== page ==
* Canadian dollar closes in on seven-week high
* Bonds lower across the curve
* Canada housing starts up 6.1 pct, more than expected
By Ka Yan Ng
TORONTO, March 8 (Reuters) - The Canadian dollar hit its
highest level against the U.S. dollar in nearly seven weeks on
Monday, driven by firmer oil prices and growing evidence that
the domestic economy is recovering.
Closing higher for a seventh straight session, the Canadian
dollar was confined to a muted 44-basis-point range with a
brief run to session highs after data showed Canadian housing
starts rose a stronger than expected 6.1 percent in February.
The commodity-linked currency was also lifted by a rise in
oil prices, an important Canadian export, to nearly $82 a
barrel. <CLc1> [O/R]
The Canadian dollar ended at C$1.0276 to the U.S. dollar,
or 97.31 U.S. cents, up from Friday's finish of C$1.0305 to the
U.S. dollar, or 97.04 U.S. cents.
The currency is likely headed to test its October high of
C$1.0207 to the U.S. dollar as it has progressively inched
ahead in each of the last seven sessions.
"Things are fairly positive for the Canadian dollar, and
whether or not we are going to break to a new high today,
tomorrow, next month, I think it's coming. All the factors
point that it is, it's just a question of timing," said Camilla
Sutton, currency strategist at Scotia Capital.
The Canadian dollar added to last week's 2 U.S. cent gain,
which was fueled by a combination of strong economic data and
firming prices for key Canadian commodities. The rise was also
supported by a Bank of Canada statement last week that sounded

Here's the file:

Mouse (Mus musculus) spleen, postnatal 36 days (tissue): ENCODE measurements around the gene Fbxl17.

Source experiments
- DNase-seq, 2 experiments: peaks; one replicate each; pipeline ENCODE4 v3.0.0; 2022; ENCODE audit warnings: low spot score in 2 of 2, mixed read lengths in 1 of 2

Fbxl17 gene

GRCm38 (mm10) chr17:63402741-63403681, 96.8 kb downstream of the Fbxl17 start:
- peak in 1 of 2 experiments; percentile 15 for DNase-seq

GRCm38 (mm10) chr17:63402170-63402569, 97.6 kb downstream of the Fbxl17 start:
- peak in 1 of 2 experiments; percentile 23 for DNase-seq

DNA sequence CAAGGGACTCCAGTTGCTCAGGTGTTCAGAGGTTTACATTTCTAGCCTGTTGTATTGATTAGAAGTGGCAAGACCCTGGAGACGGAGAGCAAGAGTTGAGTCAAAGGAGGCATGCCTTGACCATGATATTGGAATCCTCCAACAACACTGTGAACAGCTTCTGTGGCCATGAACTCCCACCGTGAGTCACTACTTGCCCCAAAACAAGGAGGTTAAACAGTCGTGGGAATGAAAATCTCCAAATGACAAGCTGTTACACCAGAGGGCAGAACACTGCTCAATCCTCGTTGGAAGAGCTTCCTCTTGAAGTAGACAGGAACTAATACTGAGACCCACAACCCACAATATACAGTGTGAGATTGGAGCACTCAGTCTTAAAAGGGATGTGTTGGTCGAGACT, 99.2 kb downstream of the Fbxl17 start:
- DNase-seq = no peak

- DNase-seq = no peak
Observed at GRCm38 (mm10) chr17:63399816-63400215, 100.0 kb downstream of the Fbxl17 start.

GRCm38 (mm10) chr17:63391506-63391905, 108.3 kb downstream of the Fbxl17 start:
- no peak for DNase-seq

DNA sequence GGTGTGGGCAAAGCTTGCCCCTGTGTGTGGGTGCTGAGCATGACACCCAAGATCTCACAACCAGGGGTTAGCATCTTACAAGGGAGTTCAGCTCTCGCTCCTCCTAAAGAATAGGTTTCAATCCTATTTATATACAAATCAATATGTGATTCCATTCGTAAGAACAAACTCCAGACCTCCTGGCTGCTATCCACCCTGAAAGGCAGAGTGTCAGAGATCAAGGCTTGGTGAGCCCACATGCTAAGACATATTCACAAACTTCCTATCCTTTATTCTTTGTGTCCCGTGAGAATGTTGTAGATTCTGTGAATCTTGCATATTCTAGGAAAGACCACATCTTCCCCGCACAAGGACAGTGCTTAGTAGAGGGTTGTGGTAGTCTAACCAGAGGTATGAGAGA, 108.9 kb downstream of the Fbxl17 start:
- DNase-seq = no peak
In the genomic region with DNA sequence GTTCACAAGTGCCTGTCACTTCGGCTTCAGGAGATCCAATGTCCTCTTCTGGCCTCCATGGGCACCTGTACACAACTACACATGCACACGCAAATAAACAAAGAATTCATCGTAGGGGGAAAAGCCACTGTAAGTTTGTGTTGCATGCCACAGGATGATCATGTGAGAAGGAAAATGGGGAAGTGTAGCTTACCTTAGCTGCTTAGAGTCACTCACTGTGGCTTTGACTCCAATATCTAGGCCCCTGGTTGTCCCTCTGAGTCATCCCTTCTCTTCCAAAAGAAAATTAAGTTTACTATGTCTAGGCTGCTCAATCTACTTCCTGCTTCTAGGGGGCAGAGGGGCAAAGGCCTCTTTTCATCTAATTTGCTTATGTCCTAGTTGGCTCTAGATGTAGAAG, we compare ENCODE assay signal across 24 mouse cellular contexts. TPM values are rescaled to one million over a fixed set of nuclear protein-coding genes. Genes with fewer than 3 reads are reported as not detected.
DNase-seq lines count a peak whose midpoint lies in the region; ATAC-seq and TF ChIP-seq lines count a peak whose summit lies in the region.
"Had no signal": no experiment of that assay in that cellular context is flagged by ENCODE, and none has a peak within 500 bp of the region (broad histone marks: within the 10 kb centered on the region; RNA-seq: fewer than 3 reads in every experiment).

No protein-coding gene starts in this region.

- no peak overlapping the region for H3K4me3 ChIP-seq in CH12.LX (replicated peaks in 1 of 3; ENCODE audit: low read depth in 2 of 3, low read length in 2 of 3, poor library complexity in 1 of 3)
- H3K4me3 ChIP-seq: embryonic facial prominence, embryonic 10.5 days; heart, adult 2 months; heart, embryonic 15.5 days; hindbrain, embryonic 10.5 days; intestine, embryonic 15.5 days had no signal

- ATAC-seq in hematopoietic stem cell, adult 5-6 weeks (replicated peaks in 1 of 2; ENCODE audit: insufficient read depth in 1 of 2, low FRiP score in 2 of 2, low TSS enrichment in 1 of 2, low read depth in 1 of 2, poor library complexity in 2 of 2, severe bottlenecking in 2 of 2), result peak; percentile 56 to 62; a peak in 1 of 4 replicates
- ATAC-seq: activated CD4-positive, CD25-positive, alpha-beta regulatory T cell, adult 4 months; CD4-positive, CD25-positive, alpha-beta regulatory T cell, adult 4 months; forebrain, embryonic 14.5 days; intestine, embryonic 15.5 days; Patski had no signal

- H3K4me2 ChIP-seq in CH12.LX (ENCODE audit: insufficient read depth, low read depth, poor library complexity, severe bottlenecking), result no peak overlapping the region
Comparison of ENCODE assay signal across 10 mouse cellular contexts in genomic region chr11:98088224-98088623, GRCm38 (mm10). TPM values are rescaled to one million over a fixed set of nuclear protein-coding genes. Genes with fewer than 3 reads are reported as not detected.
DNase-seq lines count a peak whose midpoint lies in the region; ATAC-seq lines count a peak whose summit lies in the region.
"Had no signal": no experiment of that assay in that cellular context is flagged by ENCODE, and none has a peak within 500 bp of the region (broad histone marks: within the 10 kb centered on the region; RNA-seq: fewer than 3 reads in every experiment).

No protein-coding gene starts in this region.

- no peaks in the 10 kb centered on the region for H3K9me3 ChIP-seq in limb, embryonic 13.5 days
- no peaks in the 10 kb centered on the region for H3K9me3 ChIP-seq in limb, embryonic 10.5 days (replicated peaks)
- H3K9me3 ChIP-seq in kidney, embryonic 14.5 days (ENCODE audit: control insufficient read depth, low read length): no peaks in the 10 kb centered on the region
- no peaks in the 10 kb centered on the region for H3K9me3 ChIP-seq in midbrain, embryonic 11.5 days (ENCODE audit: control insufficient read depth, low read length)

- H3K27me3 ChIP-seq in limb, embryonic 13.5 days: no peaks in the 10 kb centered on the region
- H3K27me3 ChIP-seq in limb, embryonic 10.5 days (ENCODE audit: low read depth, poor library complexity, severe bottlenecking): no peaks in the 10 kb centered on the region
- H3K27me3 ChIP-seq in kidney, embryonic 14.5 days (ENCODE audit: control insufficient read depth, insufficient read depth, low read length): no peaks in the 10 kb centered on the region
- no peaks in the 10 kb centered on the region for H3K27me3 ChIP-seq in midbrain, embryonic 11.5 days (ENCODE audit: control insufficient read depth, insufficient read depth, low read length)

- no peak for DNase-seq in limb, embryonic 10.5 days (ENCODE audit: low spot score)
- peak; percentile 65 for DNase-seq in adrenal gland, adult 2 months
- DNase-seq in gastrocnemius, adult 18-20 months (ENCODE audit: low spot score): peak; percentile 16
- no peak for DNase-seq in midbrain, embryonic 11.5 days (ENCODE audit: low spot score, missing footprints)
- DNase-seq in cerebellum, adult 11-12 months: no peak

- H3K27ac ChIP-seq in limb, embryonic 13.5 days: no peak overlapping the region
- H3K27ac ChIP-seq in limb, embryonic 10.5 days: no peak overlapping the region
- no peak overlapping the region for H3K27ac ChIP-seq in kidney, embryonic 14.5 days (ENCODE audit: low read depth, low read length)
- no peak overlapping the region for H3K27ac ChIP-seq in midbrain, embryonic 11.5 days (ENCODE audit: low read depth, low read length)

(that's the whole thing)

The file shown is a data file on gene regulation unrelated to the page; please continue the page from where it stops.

slightly more hawkish on interest rates. [ID:nN02149877]
The Canadian dollar wasn't alone in its quiet trading
session as the greenback was flat against the yen, as was the
"Currencies are all sitting bunched in their ranges here,"
The Canadian unit rose as high as C$1.0250 against its U.S.
counterpart, or 97.56 U.S. cents, its highest point since Jan.
But it pared gains as the details of the house starts
report showed that new home construction in the often-volatile
multi-dwelling sector far outpaced gains made by the closely
watched single-family home component.
"The details weren't quite as spectacular as we would have
liked. So you get a little bit of a reaction of Canadian dollar
strength after the number, and then it's faded as people dig
into the numbers a bit," said David Watt, senior currency
strategist at RBC Capital Markets.
BONDS REMAIN LOWER
Bonds held lower because of solidifying expectations that
the global recovery is on track and that domestic interest
rates are likely to rise in the second half of the year.
The two-year Canadian government bond <CA2YT=RR> fell 5
Canadian cents to C$99.92 to yield 1.541 percent, while the
10-year bond <CA10YT=RR> dropped 28 Canadian cents to C$101.90
to yield 3.507 percent.
Canadian bonds had a mixed performance against their U.S.
counterparts across the curve. The difference between 10-year
yields narrowed 0.8 basis points to 20.7 basis points.
(Reporting by Ka Yan Ng; editing by Peter Galloway)